CNN seems to believe President Trump has changed positions on his proposal for a wall along the southern border, though his rhetoric on the subject has remained almost entirely unchanged going back to before he won the Republican nomination.

The White House and Congress geared up this week for negotiations on sweeping immigration reforms, which Trump has said must include funding to begin construction of the wall. In media interviews, administration officials have said that the wall would be just one part of broader security measures, including enhanced technology and funding for more patrol agents.

“What's true is that after conferring with the experts that are involved in this process … the president discovered that part of it will be the physical wall, part of it is better technology, part of it is also fencing,” White House counselor Kellyanne Conway said Wednesday night on CNN.

Department of Homeland Security Secretary Kirstjen Nielsen said the same day on Fox News that the White House was hoping to construct 700 miles worth of a border wall over 10 years, but that it would also be “taking into consideration the unique geographical aspects of the wall” because “perhaps different solutions are needed in different places.”

But those remarks have led CNN to assert that Trump has shifted in some way in his long-stated commitment to building a wall.

“Trump's border wall may be shorter than first advertised,” read a headline Tuesday at CNN.com. The story said that “the prospect of a wall spanning the entire border doesn't seem to be part of the plan” to reform the immigration system.

A separate article at CNN published Thursday said that “as time passes, Trump's rhetoric, even as he insisted again Wednesday that a wall must be part of any DACA deal, has mellowed, somewhat.”

Trump did make immigration and “the wall” a cornerstone of his 2016 campaign, but when asked for particulars, he has a long history of specifying that a wall spanning the entire border was not his proposal, and that other measures could be taken to enhance security.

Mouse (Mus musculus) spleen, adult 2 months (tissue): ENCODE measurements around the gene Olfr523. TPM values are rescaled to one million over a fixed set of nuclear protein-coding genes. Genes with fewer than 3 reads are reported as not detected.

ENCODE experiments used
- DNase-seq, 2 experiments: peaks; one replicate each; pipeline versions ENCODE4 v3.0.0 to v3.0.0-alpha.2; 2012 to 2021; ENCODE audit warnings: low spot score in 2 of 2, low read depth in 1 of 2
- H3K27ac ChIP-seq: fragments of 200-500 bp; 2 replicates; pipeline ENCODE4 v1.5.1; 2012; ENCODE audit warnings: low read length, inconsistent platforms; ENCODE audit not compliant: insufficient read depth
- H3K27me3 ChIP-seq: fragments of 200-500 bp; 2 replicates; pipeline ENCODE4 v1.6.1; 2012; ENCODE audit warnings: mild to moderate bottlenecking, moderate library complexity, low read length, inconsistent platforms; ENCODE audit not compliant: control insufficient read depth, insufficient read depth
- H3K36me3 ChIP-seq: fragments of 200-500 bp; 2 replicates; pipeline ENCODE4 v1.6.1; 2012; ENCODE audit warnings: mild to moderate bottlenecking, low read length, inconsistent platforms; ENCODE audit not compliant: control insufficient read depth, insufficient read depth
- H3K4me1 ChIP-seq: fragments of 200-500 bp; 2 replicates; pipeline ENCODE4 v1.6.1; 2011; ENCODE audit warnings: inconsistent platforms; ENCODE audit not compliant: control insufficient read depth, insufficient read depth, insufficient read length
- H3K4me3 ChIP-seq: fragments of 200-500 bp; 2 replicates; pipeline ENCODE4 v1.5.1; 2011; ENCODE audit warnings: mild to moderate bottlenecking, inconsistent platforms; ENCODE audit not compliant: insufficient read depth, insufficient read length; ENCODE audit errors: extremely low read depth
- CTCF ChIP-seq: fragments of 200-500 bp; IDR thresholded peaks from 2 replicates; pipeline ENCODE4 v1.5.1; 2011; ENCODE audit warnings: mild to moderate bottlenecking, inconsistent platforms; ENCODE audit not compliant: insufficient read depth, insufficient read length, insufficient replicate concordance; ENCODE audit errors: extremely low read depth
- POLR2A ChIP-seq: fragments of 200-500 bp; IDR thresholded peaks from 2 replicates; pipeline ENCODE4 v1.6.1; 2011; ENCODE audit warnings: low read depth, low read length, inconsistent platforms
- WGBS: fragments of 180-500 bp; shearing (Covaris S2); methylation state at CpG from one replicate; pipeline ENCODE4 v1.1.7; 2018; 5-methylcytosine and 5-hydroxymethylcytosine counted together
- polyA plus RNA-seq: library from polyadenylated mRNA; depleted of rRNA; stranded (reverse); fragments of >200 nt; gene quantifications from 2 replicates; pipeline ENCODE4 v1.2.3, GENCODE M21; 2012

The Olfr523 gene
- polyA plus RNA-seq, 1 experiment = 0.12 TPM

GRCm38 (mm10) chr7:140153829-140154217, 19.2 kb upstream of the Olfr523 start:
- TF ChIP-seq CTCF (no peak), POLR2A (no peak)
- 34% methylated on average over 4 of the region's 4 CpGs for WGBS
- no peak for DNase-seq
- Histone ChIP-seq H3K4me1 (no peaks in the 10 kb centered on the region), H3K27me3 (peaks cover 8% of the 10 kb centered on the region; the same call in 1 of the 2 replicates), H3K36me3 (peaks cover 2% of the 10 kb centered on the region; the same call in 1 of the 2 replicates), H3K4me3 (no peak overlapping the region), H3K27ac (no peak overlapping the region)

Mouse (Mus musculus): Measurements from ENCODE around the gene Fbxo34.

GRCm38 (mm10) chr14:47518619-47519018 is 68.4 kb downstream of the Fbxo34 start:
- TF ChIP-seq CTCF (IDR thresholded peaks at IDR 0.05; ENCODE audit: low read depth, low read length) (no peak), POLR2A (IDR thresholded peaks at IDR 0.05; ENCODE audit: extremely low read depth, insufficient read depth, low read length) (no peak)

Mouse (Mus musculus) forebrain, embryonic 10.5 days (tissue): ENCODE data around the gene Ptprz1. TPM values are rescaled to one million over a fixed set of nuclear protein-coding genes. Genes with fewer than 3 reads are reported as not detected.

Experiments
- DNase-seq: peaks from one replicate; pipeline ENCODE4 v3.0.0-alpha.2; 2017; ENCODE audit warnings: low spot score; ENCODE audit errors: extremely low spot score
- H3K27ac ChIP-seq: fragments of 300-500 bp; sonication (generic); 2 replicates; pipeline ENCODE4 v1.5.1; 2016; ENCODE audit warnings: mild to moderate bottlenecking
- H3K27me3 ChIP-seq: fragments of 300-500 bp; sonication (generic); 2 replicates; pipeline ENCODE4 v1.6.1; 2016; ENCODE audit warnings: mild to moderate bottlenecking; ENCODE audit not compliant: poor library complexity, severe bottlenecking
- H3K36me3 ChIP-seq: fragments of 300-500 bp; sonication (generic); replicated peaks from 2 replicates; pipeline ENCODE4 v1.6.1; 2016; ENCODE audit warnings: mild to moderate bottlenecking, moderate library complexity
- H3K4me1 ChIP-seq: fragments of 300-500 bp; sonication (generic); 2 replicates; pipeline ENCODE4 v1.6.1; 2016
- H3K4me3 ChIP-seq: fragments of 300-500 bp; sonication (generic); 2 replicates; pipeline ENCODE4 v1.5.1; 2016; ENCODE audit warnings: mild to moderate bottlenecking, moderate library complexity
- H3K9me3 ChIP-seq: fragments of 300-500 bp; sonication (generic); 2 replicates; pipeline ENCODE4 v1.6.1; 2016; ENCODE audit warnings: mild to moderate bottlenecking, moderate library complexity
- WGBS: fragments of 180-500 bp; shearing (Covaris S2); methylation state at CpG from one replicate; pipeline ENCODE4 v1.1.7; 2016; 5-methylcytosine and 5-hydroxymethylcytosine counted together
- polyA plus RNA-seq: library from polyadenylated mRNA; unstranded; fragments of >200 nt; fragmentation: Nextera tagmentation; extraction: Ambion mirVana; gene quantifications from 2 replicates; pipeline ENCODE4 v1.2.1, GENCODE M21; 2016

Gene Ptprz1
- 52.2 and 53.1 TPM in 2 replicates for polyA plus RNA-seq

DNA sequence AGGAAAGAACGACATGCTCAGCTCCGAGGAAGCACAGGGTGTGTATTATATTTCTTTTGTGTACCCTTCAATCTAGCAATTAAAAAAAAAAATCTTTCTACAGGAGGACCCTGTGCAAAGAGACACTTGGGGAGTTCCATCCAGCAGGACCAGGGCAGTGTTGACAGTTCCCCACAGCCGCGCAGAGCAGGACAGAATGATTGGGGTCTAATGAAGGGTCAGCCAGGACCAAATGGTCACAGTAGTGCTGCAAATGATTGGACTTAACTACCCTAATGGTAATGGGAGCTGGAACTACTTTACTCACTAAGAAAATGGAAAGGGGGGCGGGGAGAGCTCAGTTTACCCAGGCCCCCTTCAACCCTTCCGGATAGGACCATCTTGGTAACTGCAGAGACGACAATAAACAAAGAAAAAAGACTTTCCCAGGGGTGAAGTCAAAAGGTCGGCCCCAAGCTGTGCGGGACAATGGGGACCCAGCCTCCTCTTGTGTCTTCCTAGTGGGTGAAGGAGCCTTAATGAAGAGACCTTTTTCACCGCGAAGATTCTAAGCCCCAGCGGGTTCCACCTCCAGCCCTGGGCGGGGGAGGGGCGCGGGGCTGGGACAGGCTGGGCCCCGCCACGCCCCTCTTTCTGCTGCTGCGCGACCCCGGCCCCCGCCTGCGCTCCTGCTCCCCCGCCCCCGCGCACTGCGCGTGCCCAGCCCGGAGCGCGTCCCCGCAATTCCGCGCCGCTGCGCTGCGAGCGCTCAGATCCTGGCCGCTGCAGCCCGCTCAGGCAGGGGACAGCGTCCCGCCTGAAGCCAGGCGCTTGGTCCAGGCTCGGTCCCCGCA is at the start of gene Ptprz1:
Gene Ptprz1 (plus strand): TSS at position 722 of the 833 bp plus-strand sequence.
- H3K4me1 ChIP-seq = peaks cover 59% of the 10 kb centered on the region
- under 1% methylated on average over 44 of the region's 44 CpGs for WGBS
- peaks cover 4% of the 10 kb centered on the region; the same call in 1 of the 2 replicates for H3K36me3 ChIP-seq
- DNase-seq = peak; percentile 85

Nearly two years ago in February of 2016, he said on Fox News that how the wall was constructed was “negotiable” and said, “we need 1,000 of the 2,000” border miles to be a physical barrier.

Also that month, he said on MSNBC, “What we're doing is we have 2,000 miles, right? … And of the 2,000, we don't need 2,000, we need a thousand because we have natural barriers, et cetera, et cetera.”

In August 2016, he said during a rally in Phoenix, “We will use the best technology including above and below ground sensors, that’s the tunnels. Remember that, above and below. Above and below ground sensors; towers; aerial surveillance and manpower to supplement the wall …”

CNN anchor Chris Cuomo, however, has suggested in recent days that Trump is either abandoning plans to build a wall or may have never intended to do it in a literal sense.

Reacting to his interview with Conway the previous night, he said Thursday on CNN that he didn’t believe Trump had suddenly “discovered” new information about natural barriers and that he was breaking his promise. “This was a signature promise. It was a bedrock principle for him that he was going to build an actual wall," Cuomo said.

In a separate interview Thursday morning with Republican Rep. Chris Collins, Cuomo said, “The president said it was a big cement wall, 30 feet high, the whole border. Now, I’m hearing he thinks it’s something else …”

Collins told Cuomo that he believed the concept of a “wall” was part of a broader securing of the border, including a wall, fencing, and other measures. “The main thing here is to use the term border security so we don’t have drugs pouring across, the illegal immigrants pouring across …” he said.

“The president keeps saying wall, is that now a metaphor?" Cuomo replied. "We should use that word to mean what you’re saying, which is a more complex understanding of the realities on the border and what will security?”

“I believe that is the case,” replied Collins.

“So ‘wall’ is a metaphor. All right,” Cuomo said.

Afterward, on Twitter, Cuomo wondered if Trump’s supposed abandon of the wall was “Good need for compromise on immig[ration] or just bad news on promise keeping and credibility?”